Carlos Cuevas and Miki Esparbé are a couple in ‘Smiley’, the new Netflix series that will be released in the streaming platform on December 7. In fiction, a Christmas romantic comedy, the Catalan actors play Álex and Bruno, two very different men, but who cannot help but want each other in a relationship full of ups and downs.
Based on the successful play by Guillem Clua, National Award for Dramatic Literature, ‘Smiley’ was, in the words of its performers, something necessary and that can help make the LGBT community visible.
“For Netflix to make a series that revolves around this theme seems like a goal to me and even something urgent,” Esparbé assures in an interview with Europa Press. “It’s nice to be able to contribute to generating references and participate in the fact that, just as the play was staged in hundreds of countries, the series reaches every home”, adds the actor from Manresa about ‘Smiley’, made up of 8 episodes of 45 minutes long.
“If that is not our horizon, turn off and let’s go”, Cuevas supports him when asked if he believes that in the future all prejudices surrounding LGBT-themed series and films will be eliminated. “I aspire to that yes, I think that in the last five years the doors are being pulled at a brutal speed, and you see it in the young kids”, says Esparbé.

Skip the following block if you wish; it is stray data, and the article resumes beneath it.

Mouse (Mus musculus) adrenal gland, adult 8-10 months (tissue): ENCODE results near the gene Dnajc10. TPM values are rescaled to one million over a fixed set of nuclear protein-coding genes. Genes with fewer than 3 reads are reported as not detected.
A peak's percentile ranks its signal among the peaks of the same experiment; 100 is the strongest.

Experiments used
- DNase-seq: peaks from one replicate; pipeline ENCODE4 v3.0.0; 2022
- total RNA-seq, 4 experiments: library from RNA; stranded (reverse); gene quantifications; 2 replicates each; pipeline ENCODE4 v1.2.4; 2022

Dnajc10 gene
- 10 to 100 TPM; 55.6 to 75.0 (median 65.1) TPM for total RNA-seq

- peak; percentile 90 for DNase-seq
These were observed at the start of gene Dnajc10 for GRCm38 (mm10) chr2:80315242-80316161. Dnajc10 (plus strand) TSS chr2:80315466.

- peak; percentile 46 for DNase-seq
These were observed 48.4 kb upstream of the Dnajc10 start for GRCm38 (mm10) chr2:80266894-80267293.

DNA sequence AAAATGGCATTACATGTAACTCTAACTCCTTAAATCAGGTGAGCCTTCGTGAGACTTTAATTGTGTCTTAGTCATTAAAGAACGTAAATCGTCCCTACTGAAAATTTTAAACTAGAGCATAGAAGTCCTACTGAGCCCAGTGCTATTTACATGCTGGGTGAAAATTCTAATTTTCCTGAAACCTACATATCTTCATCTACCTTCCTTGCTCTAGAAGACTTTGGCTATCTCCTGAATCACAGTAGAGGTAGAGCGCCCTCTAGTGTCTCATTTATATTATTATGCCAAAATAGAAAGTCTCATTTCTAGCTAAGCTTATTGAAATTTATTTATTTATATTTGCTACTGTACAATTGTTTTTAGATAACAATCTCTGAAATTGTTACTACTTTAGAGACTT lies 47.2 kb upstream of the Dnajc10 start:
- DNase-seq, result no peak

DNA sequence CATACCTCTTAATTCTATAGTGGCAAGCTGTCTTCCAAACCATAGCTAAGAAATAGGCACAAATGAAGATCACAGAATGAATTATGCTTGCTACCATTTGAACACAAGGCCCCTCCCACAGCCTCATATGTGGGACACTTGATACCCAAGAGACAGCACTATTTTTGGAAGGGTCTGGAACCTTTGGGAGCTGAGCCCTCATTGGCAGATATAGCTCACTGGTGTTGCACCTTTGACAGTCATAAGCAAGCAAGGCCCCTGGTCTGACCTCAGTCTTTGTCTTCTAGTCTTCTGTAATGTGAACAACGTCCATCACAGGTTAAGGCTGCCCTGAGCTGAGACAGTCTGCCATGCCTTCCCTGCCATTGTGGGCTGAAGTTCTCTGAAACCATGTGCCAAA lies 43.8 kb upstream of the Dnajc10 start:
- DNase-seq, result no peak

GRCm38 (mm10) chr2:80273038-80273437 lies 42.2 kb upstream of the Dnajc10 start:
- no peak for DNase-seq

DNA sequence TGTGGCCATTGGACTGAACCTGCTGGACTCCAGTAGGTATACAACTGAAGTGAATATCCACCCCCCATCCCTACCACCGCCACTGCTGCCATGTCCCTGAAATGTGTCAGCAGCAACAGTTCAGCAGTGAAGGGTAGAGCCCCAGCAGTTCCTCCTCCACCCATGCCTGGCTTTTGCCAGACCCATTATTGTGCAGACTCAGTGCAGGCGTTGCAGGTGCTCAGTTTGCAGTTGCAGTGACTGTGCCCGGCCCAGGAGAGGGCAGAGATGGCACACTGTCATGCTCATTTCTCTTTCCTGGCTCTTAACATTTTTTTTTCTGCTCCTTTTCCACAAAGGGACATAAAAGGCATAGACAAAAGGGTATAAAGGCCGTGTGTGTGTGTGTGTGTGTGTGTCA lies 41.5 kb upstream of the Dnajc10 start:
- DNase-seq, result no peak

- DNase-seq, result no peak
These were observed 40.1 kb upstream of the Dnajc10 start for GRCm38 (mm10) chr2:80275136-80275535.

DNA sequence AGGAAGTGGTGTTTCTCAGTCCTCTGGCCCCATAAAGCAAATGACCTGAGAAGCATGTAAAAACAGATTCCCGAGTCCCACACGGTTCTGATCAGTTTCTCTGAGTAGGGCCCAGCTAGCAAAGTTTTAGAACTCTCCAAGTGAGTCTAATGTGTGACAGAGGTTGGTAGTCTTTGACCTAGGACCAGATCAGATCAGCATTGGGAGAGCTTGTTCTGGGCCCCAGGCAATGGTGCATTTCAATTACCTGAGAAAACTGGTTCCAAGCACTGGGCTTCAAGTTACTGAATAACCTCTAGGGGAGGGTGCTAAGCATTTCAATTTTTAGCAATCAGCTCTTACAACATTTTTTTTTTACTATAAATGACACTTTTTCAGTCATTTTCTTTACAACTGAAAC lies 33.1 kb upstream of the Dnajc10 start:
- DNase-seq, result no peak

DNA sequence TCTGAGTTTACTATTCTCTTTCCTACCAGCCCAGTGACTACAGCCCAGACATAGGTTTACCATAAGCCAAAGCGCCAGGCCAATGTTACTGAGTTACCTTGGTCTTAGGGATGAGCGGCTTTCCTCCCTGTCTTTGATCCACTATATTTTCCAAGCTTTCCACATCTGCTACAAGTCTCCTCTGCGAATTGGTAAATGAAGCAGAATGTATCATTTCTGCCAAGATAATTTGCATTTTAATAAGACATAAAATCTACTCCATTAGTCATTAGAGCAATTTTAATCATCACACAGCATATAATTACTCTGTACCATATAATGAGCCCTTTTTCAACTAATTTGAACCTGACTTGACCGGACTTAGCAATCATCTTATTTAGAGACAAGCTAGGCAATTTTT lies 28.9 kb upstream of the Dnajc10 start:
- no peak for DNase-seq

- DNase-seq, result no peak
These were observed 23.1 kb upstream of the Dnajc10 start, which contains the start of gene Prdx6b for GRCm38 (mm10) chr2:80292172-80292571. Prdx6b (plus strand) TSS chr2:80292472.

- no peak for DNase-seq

“It is the differential fact of the series, that the LGTB stories They are the protagonists of the plots. The funny secondary character, who used to be gay, here is the straight one,” explains Clua, whose play on which the series is based has been seen in theaters around the world, about the character Albert (Eduardo Lloveras), the Bruno’s best friend “But we don’t have to sell it as an LGBT series, we sell it as a Christmas romantic comedy, fun and full of optimism and light,” he adds.
And it is that, as the playwright previously pointed out, the secondary plots of ‘Smiley’ also have as protagonists to people who belong to the LG collectiveTB. This is the case of the one that involves Vero (Meritxell Calvo), Alex’s close friend, and Patri (Giannina Fruttero), a lesbian couple looking to experience new things.
The character of Pepón Nieto, Javier, is also of capital importance, a “transvestite” -as he likes to be called- who serves as a hinge to unite the rest. “I was very interested in showing the reality of the older gay man, who is usually invisible in love stories and who is left aside even within the group itself,” explains Clua.
‘Smiley’ also means one more example of the rise of Catalan fiction in Spainpreviously very closed to the local circuit but increasingly open to the rest of the territory thanks to the proliferation of streaming platforms and successful series such as ‘Merlí’, starring Carlos Cuevas himself.
“‘Smiley’ is the first series here [Barcelona] that it does not have a plot entirely in Catalan, and for us it is a pride that our language can be known and that it travels to 180 or 190 countries in which this is released,” says Esparbé. “I think that what will happen from from now on is going to be heard more Catalan and other co-official languages in Spanish movies and series”, concludes Clua.